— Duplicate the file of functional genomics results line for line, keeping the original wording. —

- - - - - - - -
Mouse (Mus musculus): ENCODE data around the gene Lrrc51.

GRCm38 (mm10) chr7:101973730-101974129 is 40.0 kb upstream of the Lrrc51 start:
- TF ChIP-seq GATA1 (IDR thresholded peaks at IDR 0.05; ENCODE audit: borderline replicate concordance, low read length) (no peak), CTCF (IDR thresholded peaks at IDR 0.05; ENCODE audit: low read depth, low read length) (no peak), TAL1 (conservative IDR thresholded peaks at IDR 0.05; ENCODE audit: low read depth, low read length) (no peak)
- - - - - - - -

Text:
Mouse (Mus musculus): ENCODE data around the gene Lrrc51.

GRCm38 (mm10) chr7:101973730-101974129 is 40.0 kb upstream of the Lrrc51 start:
- TF ChIP-seq GATA1 (IDR thresholded peaks at IDR 0.05; ENCODE audit: borderline replicate concordance, low read length) (no peak), CTCF (IDR thresholded peaks at IDR 0.05; ENCODE audit: low read depth, low read length) (no peak), TAL1 (conservative IDR thresholded peaks at IDR 0.05; ENCODE audit: low read depth, low read length) (no peak)